Hidden Image

Farrugia Case Study

Herkimer County

Herkimer County highlighted on a map of New York State over a green and white bokeh dot background.

A BPI-Certified Technician Oversees His Own Residential Cold-Climate Air Source Heat Pump Installation

"With the cost of delivered fuels on the rise, we needed to try other options to heat our home and stay comfortable."
– John Farruggia, homeowner

When John Farruggia and his wife, Victoria, finally decided to install a cold-climate air source heat pump (ASHP) in their home, it was the summer of 2022. The two had been talking about replacing their current system - a ducted, electric ASHP, with a dual-fuel, two-stage propane furnace back up - it was only a few years old but the ASHP portion wasn’t designed to work in cold climates and the propane was expensive.

Then, in June, as fuel costs destabilized, the two became more serious. They wanted an efficient system that could handle cold upstate winters, plus incentives from NYS Clean Heat Link opens in new window - close new window to return to this page. and NYSERDA Comfort Home prompted them to jump in and make the change. 

As the program director for Standard Insulating Company of Marcy, NY, and a BPI-certified (Building Performance Institute) technician, John had expertise in energy assessments, air leakage, insulation, and HVAC installations. He knew that a properly weatherized system would increase comfort and reduce future energy bills.

So, as a first step, he conducted an energy assessment on their home, developed a project plan, and had an estimate drawn up.

Designing the System

According to John, designing the system was both fun and a challenge. The house, a 1500-foot ranch-style, was built in 1984 with lumber salvaged from an old home in his region. Their existing ASHP for heating-cooling was located in the basement, was in good working order, and was connected to ductwork that forced warm and cool air throughout the home. Being able to use this existing ductwork saved them money and time on installation.

The underlying principle of a heat pump is transference. A heat pump doesn’t generate heat like a traditional fossil fuel furnace or boiler. Instead, it uses electricity and basic refrigeration principles to extract, compress, and transfer heat, moving warm air inside during winter or outside during summer.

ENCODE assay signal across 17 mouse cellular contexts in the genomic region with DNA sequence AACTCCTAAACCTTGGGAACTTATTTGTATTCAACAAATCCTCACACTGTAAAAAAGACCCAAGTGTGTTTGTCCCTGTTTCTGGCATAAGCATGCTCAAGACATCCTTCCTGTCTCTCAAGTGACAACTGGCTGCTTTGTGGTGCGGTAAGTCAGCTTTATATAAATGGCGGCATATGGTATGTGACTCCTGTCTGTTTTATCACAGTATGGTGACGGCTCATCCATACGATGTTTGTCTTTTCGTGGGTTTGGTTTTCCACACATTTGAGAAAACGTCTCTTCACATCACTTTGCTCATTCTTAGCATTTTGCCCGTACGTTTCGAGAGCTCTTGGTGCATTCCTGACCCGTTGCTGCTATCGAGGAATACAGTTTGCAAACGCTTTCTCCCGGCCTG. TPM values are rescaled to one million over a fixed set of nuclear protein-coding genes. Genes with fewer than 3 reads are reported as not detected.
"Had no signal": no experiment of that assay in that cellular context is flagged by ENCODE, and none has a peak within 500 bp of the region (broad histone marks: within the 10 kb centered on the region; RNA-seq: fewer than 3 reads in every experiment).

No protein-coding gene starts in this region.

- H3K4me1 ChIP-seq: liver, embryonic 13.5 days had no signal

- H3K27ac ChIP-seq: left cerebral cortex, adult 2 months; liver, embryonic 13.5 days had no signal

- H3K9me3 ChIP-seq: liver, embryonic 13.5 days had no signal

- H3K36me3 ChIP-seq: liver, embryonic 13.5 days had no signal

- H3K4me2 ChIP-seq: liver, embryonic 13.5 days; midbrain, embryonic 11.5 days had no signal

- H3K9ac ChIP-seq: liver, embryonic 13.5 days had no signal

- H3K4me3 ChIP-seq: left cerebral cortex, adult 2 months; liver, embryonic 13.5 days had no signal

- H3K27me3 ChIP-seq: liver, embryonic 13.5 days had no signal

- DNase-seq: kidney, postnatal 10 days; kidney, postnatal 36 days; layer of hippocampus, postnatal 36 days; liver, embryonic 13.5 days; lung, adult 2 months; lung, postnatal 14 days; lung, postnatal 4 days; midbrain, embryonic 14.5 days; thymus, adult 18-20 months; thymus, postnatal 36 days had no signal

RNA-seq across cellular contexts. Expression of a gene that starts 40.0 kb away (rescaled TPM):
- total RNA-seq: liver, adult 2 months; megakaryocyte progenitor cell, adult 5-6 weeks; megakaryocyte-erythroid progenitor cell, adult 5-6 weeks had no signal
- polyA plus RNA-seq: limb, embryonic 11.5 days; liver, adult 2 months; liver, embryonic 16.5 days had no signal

The four primary components of the system the Farruggia’s installed include the outdoor condenser unit, the refrigerant lines, air handler, and ducts. Together, they work in a highly efficient contained system.

Illustration showing the components of an air source heat pump throughout a house.
An illustration of the main components of a typical ducted ASHP (a) - the outdoor condenser unit, (b) - the refrigerant lines, (c) - the air handler, and (d) - the ducts. Source: NYSERDA

Customizing the Build

Because geography and local weather influence choices, John used online calculators and tools available from NEEP (Northeast Energy Efficiency Partnership) Link opens in new window - close new window to return to this page. to select the right condenser. He went with a 5-ton because it would “hold better capacity and efficiency at lower temperatures.” He also chose a 3-ton air handler for the basement.

Air source heat pump five ton condenser unit.
5-ton condenser unit. Source: John Farruggia
Air source heat pump three ton air handler.
3-ton air handler. Source: John Farruggia

The cold-climate ASHP system meant they’d now have a single, efficient system (no more dual-fuel, 2-stage furnace); could use their existing ductwork (saving both money and time on the installation); increase their energy independence; and reduce monthly energy expenses.